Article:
Senior managers creating organisations of clones

Employer bias is leading three in 10 (29 per cent) senior managers to hire people just like them, risking business innovation and potential

British business potential is at risk because employer bias is still rife in some organisations, according to new market research commissioned by The Open University.

The study amongst business leaders and employees finds that three in 10 (29 per cent) senior managers admit they hire people just like them, and warns employers may be overlooking candidates from different social and educational backgrounds, impacting access to talent, and hindering business innovation and performance as a result.

Employers place significant importance on educational attainment (86 per cent), cultural fit (77 per cent), tastes and leisure pursuits (65 per cent), and even social background (61 per cent). Considering the typical social make up of managers[1], this raises concerns about diversity, a key driver of innovation, and hints at a glass ceiling for those from less privileged backgrounds, with the re-enforcement of the historical class system.

The issue is prevalent in both recruitment and employment, with bias creating a ‘degree premium’, particularly at entry level. More than half (55 per cent) of managers would not be willing to take on employees without a degree and train them up in the skills required, which puts the minimum entry requirement out of reach for many.

And this bias continues once employed, as three in 10 (31 per cent) employees with no higher education (HE) have no access to workplace training to improve their skills, in comparison to 21 per cent of those with an HE qualification. A quarter (25 per cent) reports that colleagues who received a better education are given better opportunities.

The ‘degree premium’ has left two thirds (67 per cent) of those with only GCSEs or A-Levels stuck in low or semi-skilled employment – and with the challenge of automation and demand for higher-level skills, offering training to these people could provide a much-needed solution to the UK’s skills shortage.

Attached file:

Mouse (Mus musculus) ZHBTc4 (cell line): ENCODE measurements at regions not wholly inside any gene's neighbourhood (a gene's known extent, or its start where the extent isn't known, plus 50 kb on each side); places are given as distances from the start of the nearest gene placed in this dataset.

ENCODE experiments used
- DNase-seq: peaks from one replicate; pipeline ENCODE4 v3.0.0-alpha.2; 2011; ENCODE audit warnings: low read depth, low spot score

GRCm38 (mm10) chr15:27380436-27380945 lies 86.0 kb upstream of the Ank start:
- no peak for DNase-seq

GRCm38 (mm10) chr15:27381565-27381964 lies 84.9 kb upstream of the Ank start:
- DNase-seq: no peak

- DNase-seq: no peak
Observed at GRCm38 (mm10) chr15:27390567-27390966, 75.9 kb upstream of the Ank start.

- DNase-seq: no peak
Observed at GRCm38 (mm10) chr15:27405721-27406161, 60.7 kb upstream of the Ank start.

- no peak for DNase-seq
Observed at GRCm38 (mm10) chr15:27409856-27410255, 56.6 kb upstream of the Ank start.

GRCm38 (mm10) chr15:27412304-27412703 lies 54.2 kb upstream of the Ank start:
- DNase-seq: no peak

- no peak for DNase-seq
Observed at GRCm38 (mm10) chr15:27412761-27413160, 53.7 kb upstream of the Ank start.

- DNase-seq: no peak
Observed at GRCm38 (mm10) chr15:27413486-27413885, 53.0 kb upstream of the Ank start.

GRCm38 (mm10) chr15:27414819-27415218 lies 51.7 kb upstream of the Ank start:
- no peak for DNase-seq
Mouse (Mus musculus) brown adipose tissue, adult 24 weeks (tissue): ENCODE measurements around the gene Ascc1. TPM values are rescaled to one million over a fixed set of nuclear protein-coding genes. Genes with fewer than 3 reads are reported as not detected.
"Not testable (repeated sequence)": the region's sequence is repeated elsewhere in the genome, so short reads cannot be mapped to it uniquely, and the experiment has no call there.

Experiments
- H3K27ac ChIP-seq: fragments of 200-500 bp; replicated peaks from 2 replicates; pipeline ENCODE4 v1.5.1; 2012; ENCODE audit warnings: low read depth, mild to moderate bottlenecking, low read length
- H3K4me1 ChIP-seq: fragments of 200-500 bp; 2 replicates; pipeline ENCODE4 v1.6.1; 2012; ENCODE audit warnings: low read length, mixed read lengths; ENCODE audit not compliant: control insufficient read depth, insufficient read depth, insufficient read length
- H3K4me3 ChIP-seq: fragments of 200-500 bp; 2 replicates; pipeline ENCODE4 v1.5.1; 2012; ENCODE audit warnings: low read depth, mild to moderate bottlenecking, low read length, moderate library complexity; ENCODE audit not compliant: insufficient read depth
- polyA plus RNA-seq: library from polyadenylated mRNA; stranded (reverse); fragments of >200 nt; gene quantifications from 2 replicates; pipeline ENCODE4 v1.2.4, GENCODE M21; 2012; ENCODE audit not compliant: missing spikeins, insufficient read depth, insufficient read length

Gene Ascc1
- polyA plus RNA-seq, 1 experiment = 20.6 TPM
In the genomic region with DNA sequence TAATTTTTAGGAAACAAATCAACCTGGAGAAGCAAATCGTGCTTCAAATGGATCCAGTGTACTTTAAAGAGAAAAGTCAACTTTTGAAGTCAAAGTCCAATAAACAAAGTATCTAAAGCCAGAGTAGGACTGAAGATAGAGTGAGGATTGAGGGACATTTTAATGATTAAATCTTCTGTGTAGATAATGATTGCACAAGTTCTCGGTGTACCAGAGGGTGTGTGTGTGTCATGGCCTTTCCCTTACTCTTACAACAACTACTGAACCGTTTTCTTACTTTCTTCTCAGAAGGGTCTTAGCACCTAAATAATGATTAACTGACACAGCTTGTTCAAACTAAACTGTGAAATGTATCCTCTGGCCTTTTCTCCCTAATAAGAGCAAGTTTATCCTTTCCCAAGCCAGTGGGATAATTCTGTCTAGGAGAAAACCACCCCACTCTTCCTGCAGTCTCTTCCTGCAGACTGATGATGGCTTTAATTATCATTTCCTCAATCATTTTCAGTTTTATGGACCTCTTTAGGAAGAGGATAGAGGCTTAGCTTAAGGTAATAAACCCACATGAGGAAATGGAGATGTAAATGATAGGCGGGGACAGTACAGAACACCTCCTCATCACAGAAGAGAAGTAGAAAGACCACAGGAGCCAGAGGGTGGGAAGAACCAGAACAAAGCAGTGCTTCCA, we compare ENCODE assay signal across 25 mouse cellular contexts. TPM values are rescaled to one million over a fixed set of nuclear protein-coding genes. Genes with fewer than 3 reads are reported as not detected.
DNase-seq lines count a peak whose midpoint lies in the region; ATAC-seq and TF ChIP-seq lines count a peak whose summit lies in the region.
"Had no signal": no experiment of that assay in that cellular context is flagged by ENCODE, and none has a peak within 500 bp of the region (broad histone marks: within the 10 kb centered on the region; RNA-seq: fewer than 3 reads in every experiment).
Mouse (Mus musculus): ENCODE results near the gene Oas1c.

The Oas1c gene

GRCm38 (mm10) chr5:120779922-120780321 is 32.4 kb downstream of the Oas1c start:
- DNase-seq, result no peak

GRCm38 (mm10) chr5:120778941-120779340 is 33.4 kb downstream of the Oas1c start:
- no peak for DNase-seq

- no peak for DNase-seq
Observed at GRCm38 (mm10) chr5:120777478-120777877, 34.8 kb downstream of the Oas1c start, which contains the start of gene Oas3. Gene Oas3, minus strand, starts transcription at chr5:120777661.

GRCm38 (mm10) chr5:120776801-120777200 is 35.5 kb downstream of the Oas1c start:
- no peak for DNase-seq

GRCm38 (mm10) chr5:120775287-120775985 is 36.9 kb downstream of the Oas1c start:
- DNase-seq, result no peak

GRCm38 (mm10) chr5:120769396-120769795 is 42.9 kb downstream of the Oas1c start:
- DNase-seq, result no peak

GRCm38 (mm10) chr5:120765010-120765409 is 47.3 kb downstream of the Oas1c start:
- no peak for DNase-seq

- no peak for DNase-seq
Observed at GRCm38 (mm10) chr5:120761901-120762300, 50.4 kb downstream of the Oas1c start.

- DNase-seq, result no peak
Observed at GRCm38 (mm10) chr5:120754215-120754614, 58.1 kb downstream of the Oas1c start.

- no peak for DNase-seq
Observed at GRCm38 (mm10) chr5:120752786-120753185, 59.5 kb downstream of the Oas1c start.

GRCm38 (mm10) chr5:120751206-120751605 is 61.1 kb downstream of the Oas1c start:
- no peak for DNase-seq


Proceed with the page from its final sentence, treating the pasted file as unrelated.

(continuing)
Many organisations are effectively cloning themselves in the hiring and training decisions they make, which is compounded by the ‘stigma’ attached to apprenticeships and other forms of work-based training. One in six (16 per cent) senior managers still incorrectly believes that apprenticeships are for those who could not get into university, while 13 per cent admit they think less of someone who has done an apprenticeship, but with the recent advent of degree apprenticeships and increase in quality and credibility triggered by the introduction of the apprenticeship levy, managers should revisit their biases and consider the benefits that apprentices can bring.

David Willett, Director at The Open University says: “Conscious or not, employers’ reluctance to hire workers without a degree, in part driven by managerial bias for appointing workers who ‘fit the mould’, is damaging both individual prospects and business potential in the UK. By seeing the latent potential in these workers, and investing in their training, organisations can boost skills and engagement, and bring more diversity into the workforce. An organisation of clones lacks the breadth of life experience and thinking required to drive creativity, innovation, and retain a diverse client base, which is essential if the UK is to compete on a global stage following Brexit.”

The study follows recent market research commissioned by The Open University which found the skills gap is costing UK businesses more than £2 billion a year in higher salaries, recruitment costs and temporary staffing, and the challenge of finding talent with the right skills means that businesses need to change their approach to recruitment, development and retention.

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